Short Stories by Pat Nelson

Blind Sighted

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Blind Sighted
By Pat Nelson
Freelance writer living in Woodland, WA
Spring, 2006

I came home from our store and emptied the plastic bag of mail onto my desk. I began sorting the envelopes. Invoices went to my husband's inbox for approval, payroll went to the bookkeeper, and advertising went straight to the garbage can, unopened. I almost missed the small piece of yellow paper torn from a legal pad. I glanced at the note. It read Call Maria regarding Red Hat group, followed by a local phone number.

As queen of the Red Hat Tamales, it is my job to contact ladies who are interested in joining our chapter, so I dialed the number and waited. A lady answered with a cheery hello. She explained that she hadn't lived here long, and she wanted to make new friends. She thought it would be fun to join our group.

I told her about an upcoming event at a cute gift store in an old house just a mile away on the Lewis River. "Could you pick me up?" she asked. "I don't drive."

I hesitated because of my full schedule. She didn't live far away, so I agreed. "I'll be there by 6:15," I said.

"Great," said Maria. "I'll be wearing a red jacket. I don't have a red hat yet."

I had trouble finding Maria's street, so I pulled up in front of her apartment complex ten minutes late. She stood in the cool Washington drizzle, holding an umbrella over her mid-length shiny black hair. She looked sharp in the neatly-pressed red blazer. In spite of the rain and the late hour, she wore sunglasses. As she turned at the sound of my van pulling into the parking space, I saw the white cane. Maria was blind.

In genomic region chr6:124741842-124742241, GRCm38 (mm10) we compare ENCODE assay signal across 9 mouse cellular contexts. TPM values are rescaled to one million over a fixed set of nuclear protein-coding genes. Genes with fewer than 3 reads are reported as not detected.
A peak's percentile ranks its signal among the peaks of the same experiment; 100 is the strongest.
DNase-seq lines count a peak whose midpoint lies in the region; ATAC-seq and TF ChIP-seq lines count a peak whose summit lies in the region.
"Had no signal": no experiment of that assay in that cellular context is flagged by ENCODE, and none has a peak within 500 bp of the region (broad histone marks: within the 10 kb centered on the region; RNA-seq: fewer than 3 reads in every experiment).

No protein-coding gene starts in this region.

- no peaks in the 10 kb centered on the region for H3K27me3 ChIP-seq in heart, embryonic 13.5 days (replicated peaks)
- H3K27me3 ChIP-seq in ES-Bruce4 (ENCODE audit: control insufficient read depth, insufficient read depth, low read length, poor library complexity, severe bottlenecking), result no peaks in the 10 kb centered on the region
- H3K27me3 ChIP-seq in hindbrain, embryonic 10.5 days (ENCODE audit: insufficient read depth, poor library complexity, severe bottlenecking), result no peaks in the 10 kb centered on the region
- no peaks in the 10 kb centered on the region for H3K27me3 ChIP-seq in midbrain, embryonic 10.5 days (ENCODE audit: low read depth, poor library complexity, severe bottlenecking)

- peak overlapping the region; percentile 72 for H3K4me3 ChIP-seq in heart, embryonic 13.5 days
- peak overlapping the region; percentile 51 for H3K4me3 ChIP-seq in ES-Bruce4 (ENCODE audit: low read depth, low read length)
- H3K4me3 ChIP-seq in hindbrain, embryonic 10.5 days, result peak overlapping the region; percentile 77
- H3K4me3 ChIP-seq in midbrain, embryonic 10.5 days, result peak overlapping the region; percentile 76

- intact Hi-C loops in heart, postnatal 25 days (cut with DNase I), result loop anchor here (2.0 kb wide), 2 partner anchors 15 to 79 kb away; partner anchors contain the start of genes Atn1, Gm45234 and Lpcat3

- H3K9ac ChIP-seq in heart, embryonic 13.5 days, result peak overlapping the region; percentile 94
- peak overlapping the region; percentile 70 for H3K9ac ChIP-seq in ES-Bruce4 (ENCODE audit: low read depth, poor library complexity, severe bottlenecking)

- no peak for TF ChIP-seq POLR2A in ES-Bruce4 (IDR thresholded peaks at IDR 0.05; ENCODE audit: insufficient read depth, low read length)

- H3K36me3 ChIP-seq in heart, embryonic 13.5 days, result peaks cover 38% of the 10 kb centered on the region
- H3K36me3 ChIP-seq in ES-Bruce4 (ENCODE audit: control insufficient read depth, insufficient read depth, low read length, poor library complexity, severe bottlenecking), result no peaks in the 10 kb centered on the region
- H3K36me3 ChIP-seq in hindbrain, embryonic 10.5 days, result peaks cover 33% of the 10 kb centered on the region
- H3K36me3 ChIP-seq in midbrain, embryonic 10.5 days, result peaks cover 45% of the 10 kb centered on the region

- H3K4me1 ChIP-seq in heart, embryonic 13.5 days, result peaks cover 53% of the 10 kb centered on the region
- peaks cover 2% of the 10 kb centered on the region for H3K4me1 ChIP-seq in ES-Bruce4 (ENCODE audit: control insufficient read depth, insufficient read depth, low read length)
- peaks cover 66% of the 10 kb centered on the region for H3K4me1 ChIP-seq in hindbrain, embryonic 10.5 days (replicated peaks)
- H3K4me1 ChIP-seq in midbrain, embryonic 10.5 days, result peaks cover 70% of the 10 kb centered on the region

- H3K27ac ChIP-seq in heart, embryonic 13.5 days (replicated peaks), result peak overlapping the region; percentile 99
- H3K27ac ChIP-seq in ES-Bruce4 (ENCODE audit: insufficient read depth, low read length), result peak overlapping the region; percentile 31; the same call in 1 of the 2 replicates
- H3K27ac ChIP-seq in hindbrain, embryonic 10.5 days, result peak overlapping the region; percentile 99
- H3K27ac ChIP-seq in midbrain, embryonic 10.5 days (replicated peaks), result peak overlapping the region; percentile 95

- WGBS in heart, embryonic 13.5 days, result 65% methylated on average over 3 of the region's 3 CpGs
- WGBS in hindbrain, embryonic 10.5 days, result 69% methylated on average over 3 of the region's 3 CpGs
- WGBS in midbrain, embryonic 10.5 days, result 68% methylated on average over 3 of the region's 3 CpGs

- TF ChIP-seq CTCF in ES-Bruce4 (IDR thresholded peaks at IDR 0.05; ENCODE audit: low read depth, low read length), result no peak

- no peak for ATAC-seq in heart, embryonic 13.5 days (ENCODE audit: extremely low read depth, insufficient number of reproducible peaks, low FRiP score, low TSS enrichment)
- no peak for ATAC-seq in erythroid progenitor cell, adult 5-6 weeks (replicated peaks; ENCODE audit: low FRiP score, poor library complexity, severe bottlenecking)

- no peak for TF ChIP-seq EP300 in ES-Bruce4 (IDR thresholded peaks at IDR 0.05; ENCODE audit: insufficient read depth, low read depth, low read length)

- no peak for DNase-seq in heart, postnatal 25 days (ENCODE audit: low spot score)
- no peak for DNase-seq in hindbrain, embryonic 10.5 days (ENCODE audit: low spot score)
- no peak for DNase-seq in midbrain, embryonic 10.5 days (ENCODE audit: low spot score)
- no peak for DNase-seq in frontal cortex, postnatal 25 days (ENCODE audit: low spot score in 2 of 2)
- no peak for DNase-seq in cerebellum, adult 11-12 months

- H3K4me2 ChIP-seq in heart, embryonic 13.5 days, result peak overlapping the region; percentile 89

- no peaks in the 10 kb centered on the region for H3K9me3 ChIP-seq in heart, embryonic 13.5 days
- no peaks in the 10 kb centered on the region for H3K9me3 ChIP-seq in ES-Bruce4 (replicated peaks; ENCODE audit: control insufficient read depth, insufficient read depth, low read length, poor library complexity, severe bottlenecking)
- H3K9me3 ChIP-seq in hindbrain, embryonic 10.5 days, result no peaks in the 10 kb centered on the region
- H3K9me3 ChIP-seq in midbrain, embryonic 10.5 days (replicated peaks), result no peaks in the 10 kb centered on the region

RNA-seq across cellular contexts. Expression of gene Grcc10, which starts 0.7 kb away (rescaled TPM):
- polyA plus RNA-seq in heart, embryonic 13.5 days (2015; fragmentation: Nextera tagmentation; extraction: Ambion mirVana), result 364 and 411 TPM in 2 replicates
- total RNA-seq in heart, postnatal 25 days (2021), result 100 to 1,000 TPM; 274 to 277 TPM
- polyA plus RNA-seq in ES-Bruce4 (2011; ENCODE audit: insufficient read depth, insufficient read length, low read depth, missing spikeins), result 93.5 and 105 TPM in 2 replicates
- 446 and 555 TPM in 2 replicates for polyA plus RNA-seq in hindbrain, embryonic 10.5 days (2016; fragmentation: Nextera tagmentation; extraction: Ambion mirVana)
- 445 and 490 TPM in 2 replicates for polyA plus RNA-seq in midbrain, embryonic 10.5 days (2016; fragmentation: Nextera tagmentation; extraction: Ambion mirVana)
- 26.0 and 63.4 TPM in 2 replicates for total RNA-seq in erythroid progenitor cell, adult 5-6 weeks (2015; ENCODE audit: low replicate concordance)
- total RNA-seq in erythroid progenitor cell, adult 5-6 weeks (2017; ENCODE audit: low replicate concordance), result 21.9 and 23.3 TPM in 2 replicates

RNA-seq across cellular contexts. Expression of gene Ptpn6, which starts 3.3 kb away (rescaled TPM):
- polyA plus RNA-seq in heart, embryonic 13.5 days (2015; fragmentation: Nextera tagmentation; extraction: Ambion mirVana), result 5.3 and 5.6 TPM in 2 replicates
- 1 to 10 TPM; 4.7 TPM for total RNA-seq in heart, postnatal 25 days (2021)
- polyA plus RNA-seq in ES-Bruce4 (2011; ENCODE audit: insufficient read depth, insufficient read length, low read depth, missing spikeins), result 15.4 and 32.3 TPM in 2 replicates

My thoughts flashed to my father, who spent many years with failing eyesight and, eventually, blindness. A knot of memory grabbed at my stomach.

I stepped out of my van and introduced myself, then opened the door and guided Maria into my car. She was friendly and talkative, excited to be going out to make new friends. I was glad I had taken the time to give her a ride.

At the gift shop, I introduced Maria to other members of the Red Hat Tamales. She took out her Braille address book and recorded names and phone numbers, and invited the ladies to stop by any time. We shopped throughout the house, sampled gourmet soups and fine chocolates, and enjoyed a glass of wine while visiting in front of the fireplace.

I guided Maria through the shop, placing her hand on items as I described them. She was shopping for just the right gift for her daughter-in-law, who liked birds. I carefully placed a beautiful porcelain cup covered with painted birds into Maria's hands. She enthusiastically said it was just what she was looking for. At the checkstand, she examined the rim of the cup. "Do you have another?" she asked the proprietor. "This one is flawed." It was indeed, but I hadn't seen it. Maria's hands were trained to see what her eyes could not. The cup was exchanged for a perfect one.

A month later, Maria met with the Red Hat Tamales for lunch at a bed and breakfast, also along the Lewis River. In keeping with red hatters doing whatever they wish, we decided to eat dessert first, a rich chocolate cake. Later, while we were enjoying the chicken salad, Maria offered to hostess the next event, an Italian lunch at her apartment.

When I arrived at the tidy apartment, I noticed that it was filled with photos. Maria kept her loved ones nearby, even though she couldn't see them.

The aroma of Italian spices filled the air. The table was set. Wine was poured. Maria, in her apron, stirred the steaming pot of marinara while she visited with her new friends. She knew her kitchen well, reaching here and there to just the right spots for whatever she needed to prepare our feast. Baked ziti, homemade meatballs, and Italian sausages were delivered to the table, taking their places alongside a crisp salad of bright reds and greens and warm garlic bread. A homemade cheesecake swirled with chocolate sat off to one side, teasing us.

We laughed. We visited. We ate too much. As we left, we patted our full stomachs and hugged Maria in thanks. She looked at us with eyes that had not seen since she was nine years old. "It was my pleasure having you beautiful ladies as my guests," she said. "Now I'll just have to get a red hat before we meet again. I look really good in red."

Copyright 2006

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